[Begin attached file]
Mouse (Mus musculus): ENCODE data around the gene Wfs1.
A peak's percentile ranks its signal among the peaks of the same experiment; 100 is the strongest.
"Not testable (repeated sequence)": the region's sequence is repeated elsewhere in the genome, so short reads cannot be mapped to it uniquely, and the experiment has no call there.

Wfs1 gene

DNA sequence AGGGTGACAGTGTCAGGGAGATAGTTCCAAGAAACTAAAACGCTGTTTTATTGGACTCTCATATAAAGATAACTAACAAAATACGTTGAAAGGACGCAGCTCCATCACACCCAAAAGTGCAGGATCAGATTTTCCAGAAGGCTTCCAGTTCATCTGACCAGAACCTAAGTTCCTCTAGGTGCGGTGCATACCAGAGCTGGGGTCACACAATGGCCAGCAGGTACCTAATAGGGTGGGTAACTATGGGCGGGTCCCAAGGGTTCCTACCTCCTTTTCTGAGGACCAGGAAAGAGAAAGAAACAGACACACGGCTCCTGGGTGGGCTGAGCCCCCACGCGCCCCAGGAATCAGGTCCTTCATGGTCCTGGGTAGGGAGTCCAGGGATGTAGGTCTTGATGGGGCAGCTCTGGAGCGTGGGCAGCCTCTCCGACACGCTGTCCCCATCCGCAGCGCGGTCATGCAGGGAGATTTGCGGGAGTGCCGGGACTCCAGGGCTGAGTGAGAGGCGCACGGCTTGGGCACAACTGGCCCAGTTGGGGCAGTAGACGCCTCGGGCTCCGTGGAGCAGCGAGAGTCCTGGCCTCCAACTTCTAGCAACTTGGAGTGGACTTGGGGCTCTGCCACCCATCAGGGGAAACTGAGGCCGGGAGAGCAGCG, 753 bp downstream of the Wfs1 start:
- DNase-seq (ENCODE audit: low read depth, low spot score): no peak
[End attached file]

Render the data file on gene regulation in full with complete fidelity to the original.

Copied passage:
Mouse (Mus musculus): ENCODE data around the gene Wfs1.
A peak's percentile ranks its signal among the peaks of the same experiment; 100 is the strongest.
"Not testable (repeated sequence)": the region's sequence is repeated elsewhere in the genome, so short reads cannot be mapped to it uniquely, and the experiment has no call there.

Wfs1 gene

DNA sequence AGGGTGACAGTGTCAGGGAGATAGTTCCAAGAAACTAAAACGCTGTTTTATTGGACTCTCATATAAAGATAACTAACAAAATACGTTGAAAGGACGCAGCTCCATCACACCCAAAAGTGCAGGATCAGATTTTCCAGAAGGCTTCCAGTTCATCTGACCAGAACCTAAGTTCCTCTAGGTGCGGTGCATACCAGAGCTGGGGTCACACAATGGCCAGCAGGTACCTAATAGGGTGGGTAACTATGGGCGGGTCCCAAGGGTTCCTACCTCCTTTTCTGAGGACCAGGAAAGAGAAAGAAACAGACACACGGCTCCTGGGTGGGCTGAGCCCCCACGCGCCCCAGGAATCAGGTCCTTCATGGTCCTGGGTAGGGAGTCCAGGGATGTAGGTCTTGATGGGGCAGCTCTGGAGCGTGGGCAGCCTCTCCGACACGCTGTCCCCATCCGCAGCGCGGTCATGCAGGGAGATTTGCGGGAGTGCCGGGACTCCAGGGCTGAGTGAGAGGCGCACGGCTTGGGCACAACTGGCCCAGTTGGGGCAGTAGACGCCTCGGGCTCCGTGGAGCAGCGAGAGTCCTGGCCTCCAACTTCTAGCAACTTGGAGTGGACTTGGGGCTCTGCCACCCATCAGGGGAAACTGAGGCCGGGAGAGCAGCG, 753 bp downstream of the Wfs1 start:
- DNase-seq (ENCODE audit: low read depth, low spot score): no peak